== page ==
Editor’s Note: The Colorado Supreme Court issued its opinion in In re Averyt v. Wal-Mart Stores, Inc. on November 7, 2011.
In Averyt v. Wal-Mart Stores, Inc., (No. 11SA66) the Colorado Supreme Court held that publicly available documents need not be disclosed pursuant to Rule 26.
In this case the plaintiff slipped and injured herself on a grease spill at a Wal-Mart store. At trial, as it had throughout discovery, Wal-Mart claimed that no such grease spill had occurred. The plaintiff impeached this testimony with questions based on a previously unproduced report from the City of Greeley documenting a grease spill that it had located during the trial. After its objection to the use of the report was denied by the trial court, Wal-Mart entered the report into evidence while rehabilitating its witness. The next morning, Wal-Mart informed the plaintiff that it had located a witness who remembered the spill, and numerous documents corroborating the existence of the spill. After it (not surprisingly) lost at trial, Wal-Mart sought and received a mistrial based in part on the plaintiffs’ purported failure to disclose the Greeley report.
The Colorado Supreme Court held that CRCP 26 did not apply to the Greeley report (and hence there was no duty to disclose it) because it was a public document equally available to all parties. It further held that “nothing in Rule 26 requires disclosure by a party of documents which it would not be required to produce, if requested, under C.R.C.P. 34.” The court held that “[w]e expressly adopt this rule because a contrary rule would require continuing disclosure by one party of voluminous information that the party discovers in the public domain . . . . The burden imposed upon the parties by such continuing disclosure outweighs any benefit of expediency gained by automatically sharing the information where, as here, the public information is readily available and equally accessible to both parties.”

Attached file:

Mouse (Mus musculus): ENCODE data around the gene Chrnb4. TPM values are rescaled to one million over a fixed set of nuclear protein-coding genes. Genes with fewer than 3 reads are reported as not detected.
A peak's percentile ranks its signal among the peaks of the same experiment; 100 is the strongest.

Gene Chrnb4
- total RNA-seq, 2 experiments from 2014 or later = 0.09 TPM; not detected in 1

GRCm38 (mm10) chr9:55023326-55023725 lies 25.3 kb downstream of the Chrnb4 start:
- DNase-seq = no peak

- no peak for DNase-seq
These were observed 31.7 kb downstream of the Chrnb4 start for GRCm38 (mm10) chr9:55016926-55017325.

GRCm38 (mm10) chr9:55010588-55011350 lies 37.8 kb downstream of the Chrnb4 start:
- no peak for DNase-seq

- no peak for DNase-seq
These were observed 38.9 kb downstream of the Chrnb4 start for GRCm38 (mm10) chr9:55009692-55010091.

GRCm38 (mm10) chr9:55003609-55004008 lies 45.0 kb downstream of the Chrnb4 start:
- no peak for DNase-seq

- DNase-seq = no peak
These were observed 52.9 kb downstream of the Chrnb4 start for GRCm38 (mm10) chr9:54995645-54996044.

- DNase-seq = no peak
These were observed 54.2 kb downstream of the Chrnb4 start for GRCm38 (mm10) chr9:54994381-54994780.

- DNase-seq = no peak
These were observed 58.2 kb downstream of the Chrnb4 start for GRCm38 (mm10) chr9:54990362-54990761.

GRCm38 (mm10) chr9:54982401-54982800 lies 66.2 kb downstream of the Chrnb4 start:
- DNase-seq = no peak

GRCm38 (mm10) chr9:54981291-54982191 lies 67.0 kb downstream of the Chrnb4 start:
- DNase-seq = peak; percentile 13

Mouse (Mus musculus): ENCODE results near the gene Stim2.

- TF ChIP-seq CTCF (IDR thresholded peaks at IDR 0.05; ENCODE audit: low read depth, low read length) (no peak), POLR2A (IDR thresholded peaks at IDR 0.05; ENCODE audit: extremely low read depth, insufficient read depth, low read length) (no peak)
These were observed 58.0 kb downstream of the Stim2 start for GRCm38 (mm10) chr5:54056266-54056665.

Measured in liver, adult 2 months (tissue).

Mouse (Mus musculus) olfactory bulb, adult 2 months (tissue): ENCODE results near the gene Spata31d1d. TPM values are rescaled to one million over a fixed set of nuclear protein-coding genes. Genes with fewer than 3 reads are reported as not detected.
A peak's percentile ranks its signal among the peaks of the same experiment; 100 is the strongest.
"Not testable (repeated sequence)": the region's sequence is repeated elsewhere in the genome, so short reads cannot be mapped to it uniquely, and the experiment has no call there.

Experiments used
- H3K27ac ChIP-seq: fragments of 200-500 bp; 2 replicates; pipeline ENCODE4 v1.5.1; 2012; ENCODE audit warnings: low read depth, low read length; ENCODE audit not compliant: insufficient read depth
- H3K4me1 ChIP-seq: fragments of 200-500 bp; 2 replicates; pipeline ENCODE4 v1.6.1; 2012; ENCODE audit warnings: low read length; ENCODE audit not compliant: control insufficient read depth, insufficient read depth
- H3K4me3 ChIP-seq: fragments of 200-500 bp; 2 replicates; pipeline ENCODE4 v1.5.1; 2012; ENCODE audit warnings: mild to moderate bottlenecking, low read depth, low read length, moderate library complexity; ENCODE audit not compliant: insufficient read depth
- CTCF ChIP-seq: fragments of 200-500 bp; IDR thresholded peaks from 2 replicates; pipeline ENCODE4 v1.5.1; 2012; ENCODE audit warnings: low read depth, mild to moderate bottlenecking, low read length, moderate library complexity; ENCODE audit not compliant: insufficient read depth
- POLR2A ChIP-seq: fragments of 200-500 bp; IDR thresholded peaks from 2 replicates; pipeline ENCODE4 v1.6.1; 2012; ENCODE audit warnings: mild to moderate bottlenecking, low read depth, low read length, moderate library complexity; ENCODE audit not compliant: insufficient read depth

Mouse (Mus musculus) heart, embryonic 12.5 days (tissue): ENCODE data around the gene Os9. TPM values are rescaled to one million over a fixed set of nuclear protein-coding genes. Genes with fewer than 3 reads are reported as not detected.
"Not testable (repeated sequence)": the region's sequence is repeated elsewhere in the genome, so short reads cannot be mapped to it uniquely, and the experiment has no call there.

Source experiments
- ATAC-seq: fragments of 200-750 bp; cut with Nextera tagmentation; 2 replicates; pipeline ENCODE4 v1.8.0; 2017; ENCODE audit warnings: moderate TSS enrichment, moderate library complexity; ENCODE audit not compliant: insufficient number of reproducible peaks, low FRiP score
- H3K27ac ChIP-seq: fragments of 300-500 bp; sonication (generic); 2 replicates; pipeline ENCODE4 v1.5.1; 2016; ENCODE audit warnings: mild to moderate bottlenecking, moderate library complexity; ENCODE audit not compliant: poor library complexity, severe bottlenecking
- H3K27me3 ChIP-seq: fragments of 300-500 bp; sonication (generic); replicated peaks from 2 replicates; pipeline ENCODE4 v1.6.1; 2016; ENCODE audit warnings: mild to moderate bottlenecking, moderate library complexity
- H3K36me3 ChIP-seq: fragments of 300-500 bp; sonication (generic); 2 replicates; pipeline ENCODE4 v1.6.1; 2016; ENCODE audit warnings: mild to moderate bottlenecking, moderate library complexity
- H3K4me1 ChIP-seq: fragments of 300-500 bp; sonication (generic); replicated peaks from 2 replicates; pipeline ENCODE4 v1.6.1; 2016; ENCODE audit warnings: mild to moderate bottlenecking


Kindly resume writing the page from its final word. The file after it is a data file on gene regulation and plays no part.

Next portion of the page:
Justice Marquez, joined by Justice Coats, concurred with the judgment in part and wrote separately to express the belief that the rule announced by the Court was too broad and allowed parties to hide responsive and relevant documents in their possession so long as the documents were “public.” The Justice expressed the concern that such documents might be exempt from disclosure even when they went to “disputed issues of knowledge.”
Interestingly no one commented on the irony of Wal-Mart, which appears to have violated its discovery obligations by concealing (or at least failing to locate) documents and a witness relating to the spill, being the party complaining about a failure of disclosure.